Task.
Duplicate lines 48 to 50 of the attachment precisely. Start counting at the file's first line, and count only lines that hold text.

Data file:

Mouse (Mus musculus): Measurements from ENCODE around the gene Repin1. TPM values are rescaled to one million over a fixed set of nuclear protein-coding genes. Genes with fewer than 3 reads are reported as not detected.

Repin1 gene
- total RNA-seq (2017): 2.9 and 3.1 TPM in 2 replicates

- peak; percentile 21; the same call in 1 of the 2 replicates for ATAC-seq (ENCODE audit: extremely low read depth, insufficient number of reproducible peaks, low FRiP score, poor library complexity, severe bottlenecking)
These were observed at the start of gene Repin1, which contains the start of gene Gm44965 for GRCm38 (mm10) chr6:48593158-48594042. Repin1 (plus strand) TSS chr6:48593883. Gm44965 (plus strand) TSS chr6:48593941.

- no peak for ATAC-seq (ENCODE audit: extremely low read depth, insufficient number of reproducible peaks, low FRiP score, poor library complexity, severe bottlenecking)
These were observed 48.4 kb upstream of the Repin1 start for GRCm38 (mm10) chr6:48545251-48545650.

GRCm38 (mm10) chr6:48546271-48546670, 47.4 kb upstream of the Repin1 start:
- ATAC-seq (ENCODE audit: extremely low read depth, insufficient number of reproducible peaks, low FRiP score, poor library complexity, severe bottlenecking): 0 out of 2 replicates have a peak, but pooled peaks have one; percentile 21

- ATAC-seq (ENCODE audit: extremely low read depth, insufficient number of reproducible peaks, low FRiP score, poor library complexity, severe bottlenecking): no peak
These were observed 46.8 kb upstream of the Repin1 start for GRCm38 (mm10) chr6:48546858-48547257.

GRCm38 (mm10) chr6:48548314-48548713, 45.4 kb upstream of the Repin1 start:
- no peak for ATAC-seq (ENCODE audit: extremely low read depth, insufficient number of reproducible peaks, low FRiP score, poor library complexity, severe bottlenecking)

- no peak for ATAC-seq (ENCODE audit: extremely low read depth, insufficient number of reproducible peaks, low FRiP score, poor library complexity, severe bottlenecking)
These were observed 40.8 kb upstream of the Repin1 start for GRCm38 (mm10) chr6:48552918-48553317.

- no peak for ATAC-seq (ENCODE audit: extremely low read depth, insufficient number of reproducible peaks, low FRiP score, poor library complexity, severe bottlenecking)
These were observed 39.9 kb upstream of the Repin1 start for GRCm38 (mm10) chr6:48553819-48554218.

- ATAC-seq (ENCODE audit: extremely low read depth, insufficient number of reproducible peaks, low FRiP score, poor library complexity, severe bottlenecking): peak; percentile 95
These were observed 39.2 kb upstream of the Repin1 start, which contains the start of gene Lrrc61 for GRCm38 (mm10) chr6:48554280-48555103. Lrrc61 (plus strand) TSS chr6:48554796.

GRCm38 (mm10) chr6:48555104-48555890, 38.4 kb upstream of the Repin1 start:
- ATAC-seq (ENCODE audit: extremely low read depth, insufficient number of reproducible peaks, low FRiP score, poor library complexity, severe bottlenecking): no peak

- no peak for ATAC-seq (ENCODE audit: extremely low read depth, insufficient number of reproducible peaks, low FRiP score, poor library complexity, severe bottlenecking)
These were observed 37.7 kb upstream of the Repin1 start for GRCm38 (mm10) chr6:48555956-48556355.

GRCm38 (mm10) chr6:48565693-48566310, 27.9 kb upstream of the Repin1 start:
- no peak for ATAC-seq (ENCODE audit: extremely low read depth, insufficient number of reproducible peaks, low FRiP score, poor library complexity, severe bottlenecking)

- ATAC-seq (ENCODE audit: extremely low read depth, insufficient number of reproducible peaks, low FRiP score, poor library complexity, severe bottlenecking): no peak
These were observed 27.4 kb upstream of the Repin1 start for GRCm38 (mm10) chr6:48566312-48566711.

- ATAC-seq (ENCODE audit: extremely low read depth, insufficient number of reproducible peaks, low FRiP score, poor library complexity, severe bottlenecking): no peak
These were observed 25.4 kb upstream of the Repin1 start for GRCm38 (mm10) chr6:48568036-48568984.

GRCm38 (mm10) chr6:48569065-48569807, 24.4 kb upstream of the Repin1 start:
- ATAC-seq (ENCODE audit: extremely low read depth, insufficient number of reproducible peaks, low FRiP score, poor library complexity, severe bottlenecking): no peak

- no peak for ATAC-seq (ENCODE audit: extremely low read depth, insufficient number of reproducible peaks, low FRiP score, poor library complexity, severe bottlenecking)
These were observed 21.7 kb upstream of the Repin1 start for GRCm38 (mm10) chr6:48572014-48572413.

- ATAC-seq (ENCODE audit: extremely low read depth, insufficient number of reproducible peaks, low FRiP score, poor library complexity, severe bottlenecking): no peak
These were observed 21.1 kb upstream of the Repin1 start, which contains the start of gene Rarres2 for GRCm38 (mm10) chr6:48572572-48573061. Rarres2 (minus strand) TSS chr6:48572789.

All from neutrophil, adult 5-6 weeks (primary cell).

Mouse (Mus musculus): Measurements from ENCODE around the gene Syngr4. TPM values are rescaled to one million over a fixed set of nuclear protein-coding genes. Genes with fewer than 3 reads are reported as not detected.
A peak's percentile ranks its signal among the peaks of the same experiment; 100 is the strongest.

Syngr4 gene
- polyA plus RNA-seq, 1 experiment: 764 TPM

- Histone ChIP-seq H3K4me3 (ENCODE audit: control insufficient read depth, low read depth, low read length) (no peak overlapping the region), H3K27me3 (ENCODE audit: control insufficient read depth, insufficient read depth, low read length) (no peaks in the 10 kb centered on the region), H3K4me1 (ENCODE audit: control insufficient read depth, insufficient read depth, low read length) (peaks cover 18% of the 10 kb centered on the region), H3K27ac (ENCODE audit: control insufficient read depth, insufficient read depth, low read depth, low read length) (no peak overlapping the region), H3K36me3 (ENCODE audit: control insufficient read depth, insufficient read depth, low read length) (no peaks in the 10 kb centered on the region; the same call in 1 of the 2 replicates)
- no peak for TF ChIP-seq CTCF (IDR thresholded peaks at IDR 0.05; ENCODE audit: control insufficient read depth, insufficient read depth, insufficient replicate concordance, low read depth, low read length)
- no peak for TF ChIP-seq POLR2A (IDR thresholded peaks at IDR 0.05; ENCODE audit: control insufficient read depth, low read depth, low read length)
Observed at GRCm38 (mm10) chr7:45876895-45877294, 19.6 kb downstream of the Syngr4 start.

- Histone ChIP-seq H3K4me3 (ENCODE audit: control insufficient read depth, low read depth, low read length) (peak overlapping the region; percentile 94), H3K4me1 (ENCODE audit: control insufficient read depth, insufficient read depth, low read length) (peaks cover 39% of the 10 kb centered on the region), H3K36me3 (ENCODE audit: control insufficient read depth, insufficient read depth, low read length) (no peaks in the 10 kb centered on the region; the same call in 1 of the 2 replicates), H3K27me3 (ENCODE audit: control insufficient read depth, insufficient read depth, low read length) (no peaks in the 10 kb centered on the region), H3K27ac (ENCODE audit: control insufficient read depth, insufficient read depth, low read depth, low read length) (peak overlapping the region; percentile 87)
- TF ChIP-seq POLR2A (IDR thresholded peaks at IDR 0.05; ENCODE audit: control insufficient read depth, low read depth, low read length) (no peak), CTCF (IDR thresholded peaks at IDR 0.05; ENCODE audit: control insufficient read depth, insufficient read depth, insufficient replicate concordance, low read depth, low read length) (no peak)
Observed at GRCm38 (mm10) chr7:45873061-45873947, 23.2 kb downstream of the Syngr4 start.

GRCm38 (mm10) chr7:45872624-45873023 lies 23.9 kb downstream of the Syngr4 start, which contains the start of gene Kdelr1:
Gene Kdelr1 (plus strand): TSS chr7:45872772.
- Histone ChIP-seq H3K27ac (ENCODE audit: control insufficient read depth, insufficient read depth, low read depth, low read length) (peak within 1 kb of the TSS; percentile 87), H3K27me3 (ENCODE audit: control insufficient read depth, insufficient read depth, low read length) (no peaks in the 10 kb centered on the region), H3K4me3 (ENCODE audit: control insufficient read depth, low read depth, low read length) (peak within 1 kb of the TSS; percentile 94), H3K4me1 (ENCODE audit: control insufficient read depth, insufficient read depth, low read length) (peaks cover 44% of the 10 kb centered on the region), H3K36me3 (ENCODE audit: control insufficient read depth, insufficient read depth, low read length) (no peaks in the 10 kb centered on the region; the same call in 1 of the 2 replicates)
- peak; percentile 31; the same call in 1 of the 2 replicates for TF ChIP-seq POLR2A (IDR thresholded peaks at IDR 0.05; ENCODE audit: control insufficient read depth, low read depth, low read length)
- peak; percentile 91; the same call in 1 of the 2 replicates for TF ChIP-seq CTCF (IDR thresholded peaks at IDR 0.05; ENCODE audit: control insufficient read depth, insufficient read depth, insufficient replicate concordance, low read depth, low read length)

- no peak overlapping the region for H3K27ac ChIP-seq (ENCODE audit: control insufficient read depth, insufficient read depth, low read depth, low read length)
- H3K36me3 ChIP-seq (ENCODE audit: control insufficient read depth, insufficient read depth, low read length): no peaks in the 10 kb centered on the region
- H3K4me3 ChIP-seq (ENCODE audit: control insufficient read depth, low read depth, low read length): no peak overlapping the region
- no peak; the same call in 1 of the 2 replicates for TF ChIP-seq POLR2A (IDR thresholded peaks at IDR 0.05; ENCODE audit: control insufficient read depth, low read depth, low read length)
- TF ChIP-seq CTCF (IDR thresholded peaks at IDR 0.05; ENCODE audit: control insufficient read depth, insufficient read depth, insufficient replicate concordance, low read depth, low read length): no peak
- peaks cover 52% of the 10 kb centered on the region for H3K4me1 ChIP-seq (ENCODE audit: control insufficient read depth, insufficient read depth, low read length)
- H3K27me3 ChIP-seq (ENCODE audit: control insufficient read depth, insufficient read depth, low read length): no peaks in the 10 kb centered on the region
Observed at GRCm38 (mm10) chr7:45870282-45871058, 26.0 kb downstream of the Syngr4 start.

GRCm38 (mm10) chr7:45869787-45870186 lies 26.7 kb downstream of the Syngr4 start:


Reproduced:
GRCm38 (mm10) chr7:45872624-45873023 lies 23.9 kb downstream of the Syngr4 start, which contains the start of gene Kdelr1:
Gene Kdelr1 (plus strand): TSS chr7:45872772.
- Histone ChIP-seq H3K27ac (ENCODE audit: control insufficient read depth, insufficient read depth, low read depth, low read length) (peak within 1 kb of the TSS; percentile 87), H3K27me3 (ENCODE audit: control insufficient read depth, insufficient read depth, low read length) (no peaks in the 10 kb centered on the region), H3K4me3 (ENCODE audit: control insufficient read depth, low read depth, low read length) (peak within 1 kb of the TSS; percentile 94), H3K4me1 (ENCODE audit: control insufficient read depth, insufficient read depth, low read length) (peaks cover 44% of the 10 kb centered on the region), H3K36me3 (ENCODE audit: control insufficient read depth, insufficient read depth, low read length) (no peaks in the 10 kb centered on the region; the same call in 1 of the 2 replicates)